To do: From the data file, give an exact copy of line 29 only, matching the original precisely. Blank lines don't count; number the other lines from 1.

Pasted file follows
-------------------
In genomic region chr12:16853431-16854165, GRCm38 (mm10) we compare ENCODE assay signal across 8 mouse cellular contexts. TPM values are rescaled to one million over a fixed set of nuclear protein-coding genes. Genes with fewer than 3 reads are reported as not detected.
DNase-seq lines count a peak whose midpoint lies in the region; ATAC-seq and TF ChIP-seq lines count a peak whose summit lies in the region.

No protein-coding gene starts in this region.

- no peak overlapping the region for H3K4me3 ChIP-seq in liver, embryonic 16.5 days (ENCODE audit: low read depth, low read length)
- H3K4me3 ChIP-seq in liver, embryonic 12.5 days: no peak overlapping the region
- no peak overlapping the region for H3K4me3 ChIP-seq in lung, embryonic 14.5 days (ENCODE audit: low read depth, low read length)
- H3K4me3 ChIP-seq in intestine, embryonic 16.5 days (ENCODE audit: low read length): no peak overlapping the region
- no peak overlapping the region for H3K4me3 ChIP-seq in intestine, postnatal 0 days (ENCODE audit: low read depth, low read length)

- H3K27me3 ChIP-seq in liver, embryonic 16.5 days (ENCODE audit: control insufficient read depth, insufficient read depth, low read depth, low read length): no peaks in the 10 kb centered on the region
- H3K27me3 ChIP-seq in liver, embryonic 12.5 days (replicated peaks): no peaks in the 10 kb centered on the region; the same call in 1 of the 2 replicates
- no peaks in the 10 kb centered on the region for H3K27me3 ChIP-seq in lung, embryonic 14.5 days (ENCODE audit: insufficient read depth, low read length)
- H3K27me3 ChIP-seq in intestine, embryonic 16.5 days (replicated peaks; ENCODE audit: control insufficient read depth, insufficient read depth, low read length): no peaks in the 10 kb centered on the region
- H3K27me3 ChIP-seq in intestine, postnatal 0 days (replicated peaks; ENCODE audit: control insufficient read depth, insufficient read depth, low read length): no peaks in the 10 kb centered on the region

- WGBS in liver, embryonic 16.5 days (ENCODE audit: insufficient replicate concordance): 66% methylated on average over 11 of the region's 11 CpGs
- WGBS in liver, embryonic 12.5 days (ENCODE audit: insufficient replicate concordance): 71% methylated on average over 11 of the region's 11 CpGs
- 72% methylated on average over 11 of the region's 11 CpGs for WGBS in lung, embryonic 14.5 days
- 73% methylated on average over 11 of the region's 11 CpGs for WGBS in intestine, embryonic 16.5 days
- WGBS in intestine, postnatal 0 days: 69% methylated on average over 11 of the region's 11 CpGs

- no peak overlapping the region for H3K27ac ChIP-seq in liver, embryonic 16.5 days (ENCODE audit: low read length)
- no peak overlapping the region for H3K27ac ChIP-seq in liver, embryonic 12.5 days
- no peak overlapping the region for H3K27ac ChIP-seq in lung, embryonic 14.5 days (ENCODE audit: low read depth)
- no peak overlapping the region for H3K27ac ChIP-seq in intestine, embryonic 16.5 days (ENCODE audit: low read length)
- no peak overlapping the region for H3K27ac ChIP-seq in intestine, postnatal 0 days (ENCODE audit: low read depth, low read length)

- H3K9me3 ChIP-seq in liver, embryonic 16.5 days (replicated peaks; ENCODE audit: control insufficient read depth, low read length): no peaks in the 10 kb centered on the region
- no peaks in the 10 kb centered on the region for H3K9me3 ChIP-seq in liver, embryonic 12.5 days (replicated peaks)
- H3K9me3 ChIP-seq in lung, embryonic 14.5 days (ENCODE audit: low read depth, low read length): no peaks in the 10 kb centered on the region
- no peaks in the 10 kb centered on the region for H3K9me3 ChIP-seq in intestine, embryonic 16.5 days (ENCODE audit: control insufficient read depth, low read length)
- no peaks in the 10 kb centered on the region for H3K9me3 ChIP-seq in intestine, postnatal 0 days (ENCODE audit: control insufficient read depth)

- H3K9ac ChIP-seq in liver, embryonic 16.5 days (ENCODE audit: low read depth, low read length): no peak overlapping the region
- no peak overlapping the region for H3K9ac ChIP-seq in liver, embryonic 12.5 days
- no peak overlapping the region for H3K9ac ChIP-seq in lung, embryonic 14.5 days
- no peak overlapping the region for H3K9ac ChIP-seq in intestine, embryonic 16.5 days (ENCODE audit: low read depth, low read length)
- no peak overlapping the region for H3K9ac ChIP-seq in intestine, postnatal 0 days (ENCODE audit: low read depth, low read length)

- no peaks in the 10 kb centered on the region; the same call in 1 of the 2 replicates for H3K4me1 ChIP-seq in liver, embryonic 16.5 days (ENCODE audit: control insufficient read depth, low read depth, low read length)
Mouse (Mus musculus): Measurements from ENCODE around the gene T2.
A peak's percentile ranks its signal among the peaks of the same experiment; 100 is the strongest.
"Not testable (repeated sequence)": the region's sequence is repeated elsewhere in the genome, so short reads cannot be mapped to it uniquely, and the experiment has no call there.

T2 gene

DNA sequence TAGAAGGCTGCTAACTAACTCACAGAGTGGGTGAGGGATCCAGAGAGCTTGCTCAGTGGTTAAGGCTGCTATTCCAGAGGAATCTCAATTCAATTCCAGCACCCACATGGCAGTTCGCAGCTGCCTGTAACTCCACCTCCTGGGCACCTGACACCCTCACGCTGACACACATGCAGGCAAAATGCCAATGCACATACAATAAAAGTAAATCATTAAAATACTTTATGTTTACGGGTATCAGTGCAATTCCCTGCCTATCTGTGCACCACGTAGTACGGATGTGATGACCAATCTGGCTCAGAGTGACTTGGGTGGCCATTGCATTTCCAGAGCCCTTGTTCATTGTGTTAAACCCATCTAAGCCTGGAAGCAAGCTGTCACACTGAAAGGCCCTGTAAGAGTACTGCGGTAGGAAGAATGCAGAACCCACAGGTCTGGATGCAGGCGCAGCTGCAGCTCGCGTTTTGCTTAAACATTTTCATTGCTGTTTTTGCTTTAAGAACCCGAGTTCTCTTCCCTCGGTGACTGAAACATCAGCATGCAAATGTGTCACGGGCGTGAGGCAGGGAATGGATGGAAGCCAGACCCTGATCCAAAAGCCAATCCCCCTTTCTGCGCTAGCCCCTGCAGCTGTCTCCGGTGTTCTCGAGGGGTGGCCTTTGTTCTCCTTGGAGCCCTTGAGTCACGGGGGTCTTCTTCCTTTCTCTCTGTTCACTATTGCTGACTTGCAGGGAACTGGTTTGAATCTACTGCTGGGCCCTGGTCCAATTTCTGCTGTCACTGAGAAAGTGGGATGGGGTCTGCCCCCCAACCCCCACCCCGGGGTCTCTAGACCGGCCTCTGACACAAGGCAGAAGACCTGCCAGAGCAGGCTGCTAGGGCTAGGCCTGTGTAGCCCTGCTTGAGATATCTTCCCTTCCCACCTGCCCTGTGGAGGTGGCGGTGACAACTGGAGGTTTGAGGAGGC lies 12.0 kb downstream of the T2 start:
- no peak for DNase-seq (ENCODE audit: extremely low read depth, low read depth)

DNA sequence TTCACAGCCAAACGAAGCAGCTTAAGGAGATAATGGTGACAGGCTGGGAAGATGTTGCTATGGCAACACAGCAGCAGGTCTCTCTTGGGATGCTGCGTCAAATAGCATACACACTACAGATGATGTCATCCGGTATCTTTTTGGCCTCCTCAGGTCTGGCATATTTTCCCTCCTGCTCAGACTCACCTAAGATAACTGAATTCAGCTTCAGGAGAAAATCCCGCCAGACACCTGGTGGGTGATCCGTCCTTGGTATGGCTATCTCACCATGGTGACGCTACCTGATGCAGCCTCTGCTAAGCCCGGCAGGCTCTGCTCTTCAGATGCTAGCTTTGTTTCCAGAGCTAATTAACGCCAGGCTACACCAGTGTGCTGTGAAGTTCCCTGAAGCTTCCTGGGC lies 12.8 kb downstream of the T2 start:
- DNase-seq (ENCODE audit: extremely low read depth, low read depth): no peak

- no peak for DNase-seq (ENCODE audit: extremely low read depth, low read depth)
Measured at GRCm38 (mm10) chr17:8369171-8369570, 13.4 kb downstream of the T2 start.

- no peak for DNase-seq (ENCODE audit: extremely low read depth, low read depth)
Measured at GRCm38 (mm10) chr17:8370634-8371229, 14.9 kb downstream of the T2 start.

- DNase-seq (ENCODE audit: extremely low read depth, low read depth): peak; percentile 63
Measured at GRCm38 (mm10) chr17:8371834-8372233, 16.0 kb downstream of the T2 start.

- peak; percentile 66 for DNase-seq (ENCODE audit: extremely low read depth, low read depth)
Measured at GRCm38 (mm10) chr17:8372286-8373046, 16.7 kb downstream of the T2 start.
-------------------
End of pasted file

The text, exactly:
- H3K9ac ChIP-seq in liver, embryonic 16.5 days (ENCODE audit: low read depth, low read length): no peak overlapping the region